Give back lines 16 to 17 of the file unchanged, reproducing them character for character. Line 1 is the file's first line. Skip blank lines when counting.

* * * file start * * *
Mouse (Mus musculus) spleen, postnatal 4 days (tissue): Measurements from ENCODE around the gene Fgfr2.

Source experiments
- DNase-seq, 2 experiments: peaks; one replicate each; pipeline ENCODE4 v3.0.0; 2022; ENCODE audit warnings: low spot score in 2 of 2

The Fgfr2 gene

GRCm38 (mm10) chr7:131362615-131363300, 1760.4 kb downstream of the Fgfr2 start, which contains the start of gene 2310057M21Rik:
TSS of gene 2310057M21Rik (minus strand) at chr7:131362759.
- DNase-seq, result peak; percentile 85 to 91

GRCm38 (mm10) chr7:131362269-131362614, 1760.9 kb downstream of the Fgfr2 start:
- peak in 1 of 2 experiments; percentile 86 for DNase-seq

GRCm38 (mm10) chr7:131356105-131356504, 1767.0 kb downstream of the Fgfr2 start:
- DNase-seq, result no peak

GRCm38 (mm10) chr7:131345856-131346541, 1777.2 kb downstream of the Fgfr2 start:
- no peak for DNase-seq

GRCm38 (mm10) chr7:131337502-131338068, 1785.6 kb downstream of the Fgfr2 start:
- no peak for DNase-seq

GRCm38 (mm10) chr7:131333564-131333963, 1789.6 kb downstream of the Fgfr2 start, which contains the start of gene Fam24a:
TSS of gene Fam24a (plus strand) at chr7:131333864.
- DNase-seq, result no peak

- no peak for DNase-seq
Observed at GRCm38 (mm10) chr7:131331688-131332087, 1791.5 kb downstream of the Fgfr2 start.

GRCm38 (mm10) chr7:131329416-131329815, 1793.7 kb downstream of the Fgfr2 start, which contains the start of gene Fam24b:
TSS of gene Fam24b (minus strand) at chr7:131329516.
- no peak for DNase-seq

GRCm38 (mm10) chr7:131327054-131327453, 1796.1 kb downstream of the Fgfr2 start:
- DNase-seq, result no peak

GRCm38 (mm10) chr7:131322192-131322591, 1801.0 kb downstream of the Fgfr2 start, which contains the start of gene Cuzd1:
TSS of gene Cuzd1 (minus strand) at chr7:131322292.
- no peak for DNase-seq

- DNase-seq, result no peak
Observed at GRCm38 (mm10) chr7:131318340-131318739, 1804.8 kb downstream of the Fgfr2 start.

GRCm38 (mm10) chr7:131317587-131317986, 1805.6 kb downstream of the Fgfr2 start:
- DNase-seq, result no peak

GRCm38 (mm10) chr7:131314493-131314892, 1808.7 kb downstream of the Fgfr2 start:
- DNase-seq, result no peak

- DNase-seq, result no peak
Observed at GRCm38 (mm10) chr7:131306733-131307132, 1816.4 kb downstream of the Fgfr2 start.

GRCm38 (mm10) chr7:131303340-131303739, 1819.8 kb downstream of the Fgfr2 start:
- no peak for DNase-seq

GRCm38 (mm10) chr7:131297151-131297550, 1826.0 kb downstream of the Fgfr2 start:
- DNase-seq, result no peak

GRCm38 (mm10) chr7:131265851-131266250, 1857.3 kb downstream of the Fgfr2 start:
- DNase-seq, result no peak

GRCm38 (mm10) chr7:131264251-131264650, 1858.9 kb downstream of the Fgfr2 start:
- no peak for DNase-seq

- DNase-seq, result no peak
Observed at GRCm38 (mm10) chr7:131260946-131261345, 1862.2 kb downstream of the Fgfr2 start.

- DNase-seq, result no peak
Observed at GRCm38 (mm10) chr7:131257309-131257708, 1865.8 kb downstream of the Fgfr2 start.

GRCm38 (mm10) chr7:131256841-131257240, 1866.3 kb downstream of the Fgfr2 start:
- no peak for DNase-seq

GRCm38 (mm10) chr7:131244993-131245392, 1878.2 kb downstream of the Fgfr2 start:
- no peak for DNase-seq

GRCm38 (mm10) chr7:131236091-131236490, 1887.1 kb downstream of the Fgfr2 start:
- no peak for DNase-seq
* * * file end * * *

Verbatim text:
GRCm38 (mm10) chr7:131333564-131333963, 1789.6 kb downstream of the Fgfr2 start, which contains the start of gene Fam24a:
TSS of gene Fam24a (plus strand) at chr7:131333864.